Council Tax Clarification for Residential Moorings
BWML have been working with the Valuation Office Agency for some time to clarify the council tax situation for residential moorings; if this is payable what type of council tax can be claimed; and what are the circumstances or actions which would be deemed to constitute either an Individual Assessment (Similar to Domestic Households) or a Composite Assessment?
We are pleased to advise that after working with the VOA over a sustained period, they have now published guidance on council tax applicable to moorings. The full updated guidance can be found here.
As a Marina Operator who now provides over 550 full planning approved residential berths, BWML welcomes this change in guidance and example 3, which provides clarity on how a Composite or Separate assessment will be viewed, these are detailed below:
PN7: Appendix 4: Is a boat part of a dwelling
Where a marina with berths contains both moored pleasure boats and boats whose occupants use them as sole or main residences the outcome may on the facts be either a composite hereditament, a combination of composite hereditament and separate domestic hereditaments or indeed separate domestic hereditaments leading to separate bands.
The presence of a Composite hereditament may be indicated by identifying the following features:
- Where boats that are occupied as an individual’s sole or main residence do not have a permanent right to any specific mooring.
- Evidence that boats which are an individual’s sole or main residence are actually physically moved on at least two occasions a year.
- The boat that is an individual’s sole or main residence must be moved to a different berth not merely out and shortly afterwards returning to the same berth.
The presence of Separate Domestic dwellings within the boundary of the marina but not included in the composite hereditament would be indicated by;
- A boat that is the sole or main residence of an individual remaining on the same mooring for more than 12 months. If in that time it left for a few days, then it returned to the same mooring the few days away would be considered de minimus and by virtue of sec 66 (5) it would be domestic.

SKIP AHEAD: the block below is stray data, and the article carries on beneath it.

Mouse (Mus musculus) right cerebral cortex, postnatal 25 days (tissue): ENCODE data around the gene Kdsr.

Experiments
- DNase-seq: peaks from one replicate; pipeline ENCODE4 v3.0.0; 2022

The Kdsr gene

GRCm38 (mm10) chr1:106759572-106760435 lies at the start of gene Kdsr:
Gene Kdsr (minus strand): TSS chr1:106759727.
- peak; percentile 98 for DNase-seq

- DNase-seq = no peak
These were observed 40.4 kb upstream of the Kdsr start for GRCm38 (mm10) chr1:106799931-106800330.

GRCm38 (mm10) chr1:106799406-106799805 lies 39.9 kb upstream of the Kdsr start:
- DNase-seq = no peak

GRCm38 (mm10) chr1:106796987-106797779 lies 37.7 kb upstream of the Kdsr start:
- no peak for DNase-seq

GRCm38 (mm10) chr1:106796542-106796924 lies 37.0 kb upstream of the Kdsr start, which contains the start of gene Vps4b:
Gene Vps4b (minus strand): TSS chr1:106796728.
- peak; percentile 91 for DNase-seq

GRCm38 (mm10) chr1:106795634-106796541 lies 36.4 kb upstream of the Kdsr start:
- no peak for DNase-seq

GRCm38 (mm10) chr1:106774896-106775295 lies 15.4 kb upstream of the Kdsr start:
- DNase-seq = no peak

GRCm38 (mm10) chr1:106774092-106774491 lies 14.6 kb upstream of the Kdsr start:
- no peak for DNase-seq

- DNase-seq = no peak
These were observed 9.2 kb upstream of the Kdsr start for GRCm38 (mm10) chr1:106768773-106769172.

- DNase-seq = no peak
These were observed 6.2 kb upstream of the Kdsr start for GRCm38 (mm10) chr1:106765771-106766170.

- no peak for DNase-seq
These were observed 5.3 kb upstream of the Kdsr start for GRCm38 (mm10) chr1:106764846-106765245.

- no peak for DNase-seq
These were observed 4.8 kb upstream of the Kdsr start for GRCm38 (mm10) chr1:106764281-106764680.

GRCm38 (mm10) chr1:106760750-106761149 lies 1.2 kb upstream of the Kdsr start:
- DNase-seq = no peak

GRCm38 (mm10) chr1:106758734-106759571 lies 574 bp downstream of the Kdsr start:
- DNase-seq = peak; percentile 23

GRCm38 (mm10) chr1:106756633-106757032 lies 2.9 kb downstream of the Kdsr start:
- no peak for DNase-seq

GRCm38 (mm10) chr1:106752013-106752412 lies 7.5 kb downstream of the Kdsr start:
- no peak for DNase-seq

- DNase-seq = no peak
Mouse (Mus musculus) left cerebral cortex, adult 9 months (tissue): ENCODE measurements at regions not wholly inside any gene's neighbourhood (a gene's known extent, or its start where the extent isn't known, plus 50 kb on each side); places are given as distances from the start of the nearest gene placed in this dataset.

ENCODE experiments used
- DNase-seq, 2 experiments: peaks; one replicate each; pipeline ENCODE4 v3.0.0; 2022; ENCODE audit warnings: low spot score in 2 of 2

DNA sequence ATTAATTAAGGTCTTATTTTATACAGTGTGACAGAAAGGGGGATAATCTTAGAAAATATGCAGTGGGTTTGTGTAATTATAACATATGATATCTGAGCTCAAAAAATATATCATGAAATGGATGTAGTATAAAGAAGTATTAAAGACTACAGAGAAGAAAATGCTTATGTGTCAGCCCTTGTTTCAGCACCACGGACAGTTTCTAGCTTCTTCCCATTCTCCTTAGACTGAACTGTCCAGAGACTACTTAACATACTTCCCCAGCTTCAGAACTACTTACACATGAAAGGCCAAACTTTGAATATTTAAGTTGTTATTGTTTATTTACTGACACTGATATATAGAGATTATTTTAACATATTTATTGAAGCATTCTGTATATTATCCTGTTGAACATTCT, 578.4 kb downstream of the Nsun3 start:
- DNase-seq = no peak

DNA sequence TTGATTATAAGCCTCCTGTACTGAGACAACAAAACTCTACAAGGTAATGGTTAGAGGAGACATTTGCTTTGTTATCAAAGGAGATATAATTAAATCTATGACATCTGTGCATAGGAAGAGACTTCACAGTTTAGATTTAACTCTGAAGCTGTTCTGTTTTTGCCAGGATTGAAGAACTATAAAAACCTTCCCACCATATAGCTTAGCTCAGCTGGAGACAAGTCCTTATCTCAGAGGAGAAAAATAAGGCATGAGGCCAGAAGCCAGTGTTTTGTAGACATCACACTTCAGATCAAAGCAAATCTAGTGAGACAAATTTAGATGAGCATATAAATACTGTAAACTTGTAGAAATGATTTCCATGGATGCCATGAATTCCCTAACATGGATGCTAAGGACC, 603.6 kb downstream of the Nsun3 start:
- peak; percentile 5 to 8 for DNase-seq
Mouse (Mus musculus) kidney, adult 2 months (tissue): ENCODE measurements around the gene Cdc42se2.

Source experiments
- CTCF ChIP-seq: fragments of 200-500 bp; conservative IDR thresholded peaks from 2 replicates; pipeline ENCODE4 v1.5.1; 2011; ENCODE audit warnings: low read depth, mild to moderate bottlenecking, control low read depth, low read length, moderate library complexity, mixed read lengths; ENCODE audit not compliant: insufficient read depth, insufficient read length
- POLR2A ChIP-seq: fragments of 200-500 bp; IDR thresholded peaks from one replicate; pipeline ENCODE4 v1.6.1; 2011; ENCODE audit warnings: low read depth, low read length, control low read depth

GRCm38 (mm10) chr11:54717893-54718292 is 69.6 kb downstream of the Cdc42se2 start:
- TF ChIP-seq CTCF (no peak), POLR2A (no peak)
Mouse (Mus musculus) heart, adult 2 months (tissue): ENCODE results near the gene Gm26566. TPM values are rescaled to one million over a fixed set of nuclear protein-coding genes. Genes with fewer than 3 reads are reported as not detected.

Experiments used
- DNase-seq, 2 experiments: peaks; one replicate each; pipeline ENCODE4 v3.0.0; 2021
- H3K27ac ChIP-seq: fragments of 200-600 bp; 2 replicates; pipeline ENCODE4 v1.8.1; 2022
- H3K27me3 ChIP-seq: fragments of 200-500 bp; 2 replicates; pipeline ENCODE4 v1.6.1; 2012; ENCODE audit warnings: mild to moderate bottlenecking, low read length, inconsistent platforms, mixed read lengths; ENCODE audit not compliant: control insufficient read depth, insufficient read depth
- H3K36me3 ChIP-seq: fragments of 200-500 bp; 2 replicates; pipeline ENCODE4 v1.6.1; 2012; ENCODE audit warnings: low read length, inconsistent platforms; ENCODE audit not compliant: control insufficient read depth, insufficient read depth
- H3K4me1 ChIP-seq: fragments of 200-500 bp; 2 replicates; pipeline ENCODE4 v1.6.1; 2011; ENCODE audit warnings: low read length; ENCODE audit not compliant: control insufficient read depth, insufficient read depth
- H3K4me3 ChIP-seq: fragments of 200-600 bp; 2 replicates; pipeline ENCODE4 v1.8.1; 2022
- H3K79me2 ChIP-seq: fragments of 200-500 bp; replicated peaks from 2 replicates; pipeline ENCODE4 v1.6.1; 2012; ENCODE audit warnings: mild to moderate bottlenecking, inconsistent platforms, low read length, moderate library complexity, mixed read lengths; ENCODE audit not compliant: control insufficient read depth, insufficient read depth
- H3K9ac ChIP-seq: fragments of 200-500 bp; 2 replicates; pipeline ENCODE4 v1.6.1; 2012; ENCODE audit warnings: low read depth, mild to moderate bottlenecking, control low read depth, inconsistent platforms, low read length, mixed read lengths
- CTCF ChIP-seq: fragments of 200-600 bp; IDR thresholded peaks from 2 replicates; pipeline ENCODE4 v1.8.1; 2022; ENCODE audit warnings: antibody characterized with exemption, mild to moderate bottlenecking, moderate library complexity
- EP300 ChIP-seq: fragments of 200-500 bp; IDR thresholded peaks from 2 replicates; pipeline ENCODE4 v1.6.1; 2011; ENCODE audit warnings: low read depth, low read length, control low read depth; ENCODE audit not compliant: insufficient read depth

- If while the boat is away the marina operator temporarily puts another boat on the mooring; but the berth holder always returns to his original berth, this would indicate a separate hereditament by virtue of the boat owners ability to exclude others and hence rateable occupation.
- Where a marina operator reserves the right to move boats to different moorings but actually does not exercise the right. It is possible on the facts to find both a composite hereditament and one or more separate domestic hereditaments in the same marina. The final decision to find a composite or not must rest with the specific facts of each case.
If you are a BWML Residential Contract Holder and you have not previously indicated your preference, we request that you confirm your preferred council tax option after reviewing the above criteria, by clicking on the button below.
Once received you will be added to the appropriate database. If you select to have a separate or individual assessment then BWML will make available to the relevant local authorities your details to enable direct billing. If you have selected to be part of the Composite Assessment, you are thereby confirming to comply with the BWML’s local managers request that during any contract period you will be reallocated to an alternative berth.